A retired U.S. Marine Corps corporal says after more than a year of waiting and tests, he was denied treatment at the Veterans Affairs hospital in Tampa, Florida.
In a report by The Washington Free Beacon, veteran Rick Disney revealed the deplorable treatment he received at the facility.
According to the report, Disney served for around a year before a 1999 training exercise ended in a fall from a repel tower, leaving him with a broken heel. In his subsequent years of service, Disney was deployed overseas, where he was involved in anti-terrorism operations. As an active duty service member, he suffered injuries and hardships that left him with neck, back, and leg pain that persisted for more than a decade.
From the report:
[Disney] first visited the Veterans Affairs hospital in Tampa, Fla., to receive care in 2013. He recalls a chaotic process, running around the facility’s campus for six hours in an attempt to file a claim for treatment.
Disney then waited nine months to receive his first appointment. He spent another six months undergoing medical tests, but never received treatment.
A year later, Disney received a letter rejecting his claim for benefits, asserting his injuries weren’t sustained on active duty.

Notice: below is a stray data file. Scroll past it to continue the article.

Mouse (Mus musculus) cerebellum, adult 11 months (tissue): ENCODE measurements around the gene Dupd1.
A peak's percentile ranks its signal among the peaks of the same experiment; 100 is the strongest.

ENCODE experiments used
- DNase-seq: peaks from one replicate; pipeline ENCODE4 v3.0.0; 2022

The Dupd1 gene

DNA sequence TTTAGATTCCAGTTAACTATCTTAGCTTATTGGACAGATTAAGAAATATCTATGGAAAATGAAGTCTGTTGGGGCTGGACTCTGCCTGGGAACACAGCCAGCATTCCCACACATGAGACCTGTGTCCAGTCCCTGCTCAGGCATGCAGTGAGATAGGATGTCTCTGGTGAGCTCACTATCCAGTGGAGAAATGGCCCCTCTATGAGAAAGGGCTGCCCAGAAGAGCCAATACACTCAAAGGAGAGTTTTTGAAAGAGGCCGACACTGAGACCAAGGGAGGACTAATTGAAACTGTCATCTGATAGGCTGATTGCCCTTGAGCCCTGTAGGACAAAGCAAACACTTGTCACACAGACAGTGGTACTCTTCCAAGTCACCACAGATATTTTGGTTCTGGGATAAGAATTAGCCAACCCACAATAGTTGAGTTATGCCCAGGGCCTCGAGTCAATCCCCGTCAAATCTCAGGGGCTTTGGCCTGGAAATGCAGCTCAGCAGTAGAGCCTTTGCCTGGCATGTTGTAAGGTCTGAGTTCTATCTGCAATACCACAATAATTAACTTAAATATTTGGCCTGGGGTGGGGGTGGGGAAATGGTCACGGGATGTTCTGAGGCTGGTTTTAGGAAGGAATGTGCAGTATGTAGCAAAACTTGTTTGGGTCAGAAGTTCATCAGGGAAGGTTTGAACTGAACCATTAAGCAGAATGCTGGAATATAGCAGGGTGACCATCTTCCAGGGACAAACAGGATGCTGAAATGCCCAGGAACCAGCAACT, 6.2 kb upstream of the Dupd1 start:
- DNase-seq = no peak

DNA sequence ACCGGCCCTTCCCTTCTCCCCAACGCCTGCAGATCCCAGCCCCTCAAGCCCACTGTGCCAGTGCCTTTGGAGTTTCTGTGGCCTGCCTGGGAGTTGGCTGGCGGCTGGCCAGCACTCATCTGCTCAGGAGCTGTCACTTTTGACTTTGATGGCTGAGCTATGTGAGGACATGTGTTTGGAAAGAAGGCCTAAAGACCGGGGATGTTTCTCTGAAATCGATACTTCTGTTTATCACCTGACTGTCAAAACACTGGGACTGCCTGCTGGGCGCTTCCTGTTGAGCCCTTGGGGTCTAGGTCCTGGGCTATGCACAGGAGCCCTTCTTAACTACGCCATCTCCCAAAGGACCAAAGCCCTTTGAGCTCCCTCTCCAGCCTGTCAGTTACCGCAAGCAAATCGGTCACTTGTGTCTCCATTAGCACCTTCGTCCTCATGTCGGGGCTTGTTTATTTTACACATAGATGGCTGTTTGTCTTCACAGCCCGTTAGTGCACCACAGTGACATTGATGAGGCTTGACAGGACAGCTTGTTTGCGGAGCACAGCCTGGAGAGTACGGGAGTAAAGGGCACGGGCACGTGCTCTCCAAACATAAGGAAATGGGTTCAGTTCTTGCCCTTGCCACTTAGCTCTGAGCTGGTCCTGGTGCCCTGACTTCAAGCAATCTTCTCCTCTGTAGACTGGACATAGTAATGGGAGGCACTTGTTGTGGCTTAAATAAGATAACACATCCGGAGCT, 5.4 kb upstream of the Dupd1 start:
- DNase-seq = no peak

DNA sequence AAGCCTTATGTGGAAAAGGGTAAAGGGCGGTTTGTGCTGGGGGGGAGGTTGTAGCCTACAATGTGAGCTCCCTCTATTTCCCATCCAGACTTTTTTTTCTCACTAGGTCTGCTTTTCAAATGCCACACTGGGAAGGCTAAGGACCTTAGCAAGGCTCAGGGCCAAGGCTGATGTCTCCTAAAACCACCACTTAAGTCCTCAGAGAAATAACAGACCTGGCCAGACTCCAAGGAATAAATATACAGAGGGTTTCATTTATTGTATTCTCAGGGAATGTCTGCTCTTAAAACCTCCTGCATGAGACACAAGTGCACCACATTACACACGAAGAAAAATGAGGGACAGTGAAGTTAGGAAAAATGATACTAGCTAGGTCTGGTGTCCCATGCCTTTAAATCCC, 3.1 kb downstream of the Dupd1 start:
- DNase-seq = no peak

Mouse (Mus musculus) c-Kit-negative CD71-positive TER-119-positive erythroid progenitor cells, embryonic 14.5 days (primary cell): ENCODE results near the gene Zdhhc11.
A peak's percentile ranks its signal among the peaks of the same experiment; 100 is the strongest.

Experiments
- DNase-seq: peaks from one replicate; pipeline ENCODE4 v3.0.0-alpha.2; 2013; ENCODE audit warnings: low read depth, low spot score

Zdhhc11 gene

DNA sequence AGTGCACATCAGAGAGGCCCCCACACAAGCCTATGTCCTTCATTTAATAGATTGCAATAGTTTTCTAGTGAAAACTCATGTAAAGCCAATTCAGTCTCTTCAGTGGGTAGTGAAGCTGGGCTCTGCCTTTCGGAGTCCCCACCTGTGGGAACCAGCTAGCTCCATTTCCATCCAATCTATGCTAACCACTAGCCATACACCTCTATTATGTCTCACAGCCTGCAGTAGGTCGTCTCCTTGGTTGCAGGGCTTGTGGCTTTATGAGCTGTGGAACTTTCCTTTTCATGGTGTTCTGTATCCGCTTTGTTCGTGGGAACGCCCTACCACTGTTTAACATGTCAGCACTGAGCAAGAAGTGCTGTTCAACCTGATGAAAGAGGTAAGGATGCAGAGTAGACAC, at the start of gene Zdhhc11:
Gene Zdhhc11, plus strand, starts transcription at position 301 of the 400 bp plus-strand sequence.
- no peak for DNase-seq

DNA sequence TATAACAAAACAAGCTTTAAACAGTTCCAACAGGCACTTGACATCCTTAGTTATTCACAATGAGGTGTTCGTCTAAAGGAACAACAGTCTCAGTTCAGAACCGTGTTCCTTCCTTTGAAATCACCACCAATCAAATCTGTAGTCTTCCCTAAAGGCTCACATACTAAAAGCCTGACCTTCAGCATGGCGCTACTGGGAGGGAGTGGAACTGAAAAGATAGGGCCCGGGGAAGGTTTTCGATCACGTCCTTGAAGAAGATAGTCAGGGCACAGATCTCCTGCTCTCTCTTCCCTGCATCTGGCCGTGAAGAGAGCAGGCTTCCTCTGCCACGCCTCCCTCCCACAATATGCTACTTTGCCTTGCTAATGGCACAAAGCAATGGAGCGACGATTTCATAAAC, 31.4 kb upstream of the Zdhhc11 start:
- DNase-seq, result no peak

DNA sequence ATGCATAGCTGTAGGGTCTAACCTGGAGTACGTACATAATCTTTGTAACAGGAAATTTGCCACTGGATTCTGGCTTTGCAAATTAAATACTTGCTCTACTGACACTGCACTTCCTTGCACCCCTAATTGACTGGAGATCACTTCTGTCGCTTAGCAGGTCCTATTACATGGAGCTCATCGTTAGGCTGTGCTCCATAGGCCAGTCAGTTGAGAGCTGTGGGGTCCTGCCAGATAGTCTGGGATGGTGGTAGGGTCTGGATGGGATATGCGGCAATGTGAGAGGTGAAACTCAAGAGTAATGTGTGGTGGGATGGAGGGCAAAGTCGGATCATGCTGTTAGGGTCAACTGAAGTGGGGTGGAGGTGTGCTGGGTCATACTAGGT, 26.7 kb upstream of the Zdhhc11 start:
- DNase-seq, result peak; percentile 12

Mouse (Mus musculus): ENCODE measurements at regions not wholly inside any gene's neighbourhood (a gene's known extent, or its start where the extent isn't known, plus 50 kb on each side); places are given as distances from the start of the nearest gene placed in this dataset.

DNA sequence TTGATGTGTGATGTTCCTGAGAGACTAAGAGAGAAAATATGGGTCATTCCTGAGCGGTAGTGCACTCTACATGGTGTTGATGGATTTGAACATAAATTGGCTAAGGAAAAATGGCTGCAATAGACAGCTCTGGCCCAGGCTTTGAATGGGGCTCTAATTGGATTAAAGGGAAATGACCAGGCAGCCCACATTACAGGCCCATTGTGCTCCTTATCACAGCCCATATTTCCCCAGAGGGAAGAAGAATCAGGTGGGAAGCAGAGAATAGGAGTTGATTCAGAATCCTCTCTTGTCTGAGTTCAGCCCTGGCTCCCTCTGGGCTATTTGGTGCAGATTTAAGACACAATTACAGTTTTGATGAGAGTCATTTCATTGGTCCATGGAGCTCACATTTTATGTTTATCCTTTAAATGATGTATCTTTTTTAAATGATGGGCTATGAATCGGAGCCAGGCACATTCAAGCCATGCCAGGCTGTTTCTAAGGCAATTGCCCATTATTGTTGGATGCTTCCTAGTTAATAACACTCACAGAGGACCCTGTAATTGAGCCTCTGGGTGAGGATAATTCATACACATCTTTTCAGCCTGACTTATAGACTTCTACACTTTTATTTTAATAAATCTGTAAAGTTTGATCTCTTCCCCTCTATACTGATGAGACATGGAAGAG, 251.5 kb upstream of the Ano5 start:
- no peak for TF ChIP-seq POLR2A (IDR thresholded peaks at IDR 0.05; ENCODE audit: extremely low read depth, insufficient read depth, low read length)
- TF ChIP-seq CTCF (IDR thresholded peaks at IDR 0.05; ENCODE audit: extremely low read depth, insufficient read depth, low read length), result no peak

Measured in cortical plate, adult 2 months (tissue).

“When I got the denial claim in the mail, I was disappointed, but I didn’t expect much,” Disney told the Free Beacon. “The staff’s treatment throughout the whole ordeal set it up where I wasn’t surprised when I was turned away. It was just a long, drawn-out process, and for the veterans who are in immediate need for care, that’s a life or death issue.”
Meanwhile, through at least three proposed bills, lawmakers in Washington are seeking ways to give vets the option of seeking private-sector medical care when timely care by the VA is unattainable.
The Beacon reports:
Though varying in detail, all three pieces of legislation would overhaul the private-sector Veterans Choice Program created by Congress in response to a 2014 scandal regarding over manipulated wait times at federal facilities that led to the deaths of dozens of veterans.
The conservative group, Concerned Veterans for America, has advocated for a Senate measure that would increase access to private care “rather than relying on the VA bureaucracy to determine eligibility criteria,” cosponsored by Republican Sens. John McCain (Ariz.) and John Moran (Kan.).
Disney, who now works as a senior field director at CVA, said he knows vets who could not get care, who he says “self-medicated and now they’re dead.”
“If they had the opportunity to go to any doctor and use their VA benefits elsewhere,” Disney said, “there’s a possibility that something different would have happened.”